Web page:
And make no mistake, in that one unguarded instant, Dar had seen what he sought and the realisation hit him then. It was in the eyes, the eyes were the tell, that was where he saw the potential. And in this boy's ice blue gaze, for only a second but it was enough, he had seen the hunger, the deep soul crushing need to fill the gaping chasm inside, the overwhelming desire to fit in, to be part of something greater than self, to make a difference; to do good. The light that the kid had learnt to quench and dampen down through years of dark suffering had briefly shone bright enough to cause Dar's stomach to lurch in familiar recognition. With no nourishment it would soon flicker and fail, overwhelmed by violent despair, but if it was cherished and sustained, who was to say it would not become a mighty flame? Maybe his long search through the scum of Baltimore society had not been in vain, maybe Dar had found the uncut diamond that he sought.

They sat silently for a long time, the kid holding on to his curiosity barely, but for an impressive length of time nevertheless until finally he ventured. "Is this some sort of test? Think you can buy me with a book, some smokes and a fucking candy bar?"

"I am not a generous man," Dar responded flatly. "You get to chose only one." It was the same play he used every time and it never failed to lure the reticent, damaged young men he hunted into his trap. This one in front of him was no different as his split lip creased into a wry grimace before his features contorted into irritation.

"Fuck you!" the kid spat.

Dar ignored the comment, cynically pushing away his disappointment that the kid had allowed himself to show emotion, obviously needed to learn more control, and focusing instead on the thrill of the chase, the success of the hunt. He leaned forward, dark eyes glittering in the dull light. "I'm looking for somebody special."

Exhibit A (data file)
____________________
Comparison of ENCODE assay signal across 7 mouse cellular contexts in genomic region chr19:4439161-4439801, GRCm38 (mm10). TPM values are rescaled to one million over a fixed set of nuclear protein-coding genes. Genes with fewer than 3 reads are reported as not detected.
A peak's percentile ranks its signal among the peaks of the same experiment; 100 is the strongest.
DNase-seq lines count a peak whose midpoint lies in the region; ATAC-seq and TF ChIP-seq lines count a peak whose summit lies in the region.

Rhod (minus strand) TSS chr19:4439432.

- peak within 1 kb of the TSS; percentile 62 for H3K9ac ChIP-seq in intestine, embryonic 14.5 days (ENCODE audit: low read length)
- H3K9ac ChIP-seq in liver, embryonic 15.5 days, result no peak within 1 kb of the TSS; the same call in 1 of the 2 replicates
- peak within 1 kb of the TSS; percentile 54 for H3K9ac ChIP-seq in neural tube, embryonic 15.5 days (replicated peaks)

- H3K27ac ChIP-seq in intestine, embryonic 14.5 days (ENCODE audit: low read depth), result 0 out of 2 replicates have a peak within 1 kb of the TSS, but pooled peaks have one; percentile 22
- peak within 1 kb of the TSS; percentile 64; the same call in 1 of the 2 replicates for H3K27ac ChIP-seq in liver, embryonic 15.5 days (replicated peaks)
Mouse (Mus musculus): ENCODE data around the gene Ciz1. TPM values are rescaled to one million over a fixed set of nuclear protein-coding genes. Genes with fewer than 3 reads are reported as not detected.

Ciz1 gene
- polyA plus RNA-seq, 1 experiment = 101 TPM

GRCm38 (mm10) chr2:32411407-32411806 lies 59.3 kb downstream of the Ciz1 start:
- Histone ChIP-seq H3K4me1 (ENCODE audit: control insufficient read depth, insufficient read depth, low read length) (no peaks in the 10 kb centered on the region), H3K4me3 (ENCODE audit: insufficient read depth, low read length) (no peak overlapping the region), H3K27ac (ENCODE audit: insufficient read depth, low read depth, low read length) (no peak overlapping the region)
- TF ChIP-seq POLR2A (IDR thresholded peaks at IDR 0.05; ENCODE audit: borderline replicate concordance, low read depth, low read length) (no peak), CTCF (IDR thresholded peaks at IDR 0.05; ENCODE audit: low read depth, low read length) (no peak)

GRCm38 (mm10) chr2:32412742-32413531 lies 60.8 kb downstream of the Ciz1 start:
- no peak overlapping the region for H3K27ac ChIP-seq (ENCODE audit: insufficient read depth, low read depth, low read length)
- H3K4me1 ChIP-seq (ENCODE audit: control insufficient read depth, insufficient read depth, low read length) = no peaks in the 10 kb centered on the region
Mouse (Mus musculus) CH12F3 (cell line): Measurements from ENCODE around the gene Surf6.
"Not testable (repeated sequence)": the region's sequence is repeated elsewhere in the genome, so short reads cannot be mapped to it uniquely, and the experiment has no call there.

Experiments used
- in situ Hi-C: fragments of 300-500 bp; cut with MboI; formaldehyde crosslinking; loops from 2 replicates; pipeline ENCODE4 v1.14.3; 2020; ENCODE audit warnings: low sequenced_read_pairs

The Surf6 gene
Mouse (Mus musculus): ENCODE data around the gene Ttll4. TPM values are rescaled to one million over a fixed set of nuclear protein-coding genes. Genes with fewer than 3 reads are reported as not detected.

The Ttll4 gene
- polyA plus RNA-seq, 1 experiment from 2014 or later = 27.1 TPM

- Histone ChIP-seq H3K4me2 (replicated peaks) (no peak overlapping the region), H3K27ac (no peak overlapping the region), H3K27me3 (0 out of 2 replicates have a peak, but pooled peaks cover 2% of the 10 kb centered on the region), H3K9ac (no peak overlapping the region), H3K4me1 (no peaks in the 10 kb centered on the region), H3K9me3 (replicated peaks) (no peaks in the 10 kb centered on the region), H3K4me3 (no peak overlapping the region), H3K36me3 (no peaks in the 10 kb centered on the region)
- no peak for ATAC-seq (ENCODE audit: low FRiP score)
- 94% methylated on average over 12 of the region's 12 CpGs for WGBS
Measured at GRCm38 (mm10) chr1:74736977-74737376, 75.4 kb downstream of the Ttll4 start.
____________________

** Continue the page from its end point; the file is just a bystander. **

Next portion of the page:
Kid glanced around the grey, dirty room, stinking of stale sweat and cigarette smoke. "You come to the wrong place then. Ain't nothing special here."

Dar leaned forward. "On the contrary, I think there may be. I'm interested in you."

"In me?"

Dar nodded his head slowly.

"Don't look like a fucking social worker," the kid mumbled.

"I'm not."

"The fuck are you then? Some sort of fucking pimp?"

"You got a filthy mouth, boy."

"It's had some dirty things in it!"

They stared at each other, nostrils flaring, over the rickety wooden table, simmering aggression sparking between them dangerously. Finally the kid looked away and shrugged. "Friend wanted to see Ocean City, she'd never been before."

"So you stole a car?"

"Borrowed it."

"What, you were gonna bring it back?" Dar let his voice rise a little with incredulity.

The boy shrugged again, his favourite mannerism apparently. "It was my Christmas present for her, she deserved some fun. Wasn't doing no harm."

"Was she worth it? Looks like you'll be rotting in juvy hall now because of it."

The kid snorted nonchalantly. "I don't think so. Murder rate in good ol' Baltimore is legendary, hun. All the fucking prisons are full already; don't you listen to the news? All those big, bad gang members filling 'em up. No space for a white kid like me." He looked away, suddenly morose. "No room anywhere for trash like me."

"Self pity is such an unbecoming emotion," Dar said but with his show of teenage angst the kid had revealed the weakness Dar had previously suspected. And now, ever the consummate professional, having seen the chink, Dar would have no hesitation in ruthlessly exploiting it for his own ends.

"So is it sex you want?" The kid asked bluntly, eyes bright with confrontation as if he had realised he had revealed too much and now used attack as his defence to cover the slip. "Cos I don't do that sort of thing, fucking depraved."

Dar rolled his eyes sceptically. "Never?"

"Nope."

"I don't believe you."

"I don't fucking care!"

"What about all those filthy things you've had in your mouth?"

The kid snorted, looked away. "I lied."

Dar shook his head. "That's not good, Johnny. If nothing else there should be absolute honesty between us. You still go to school?"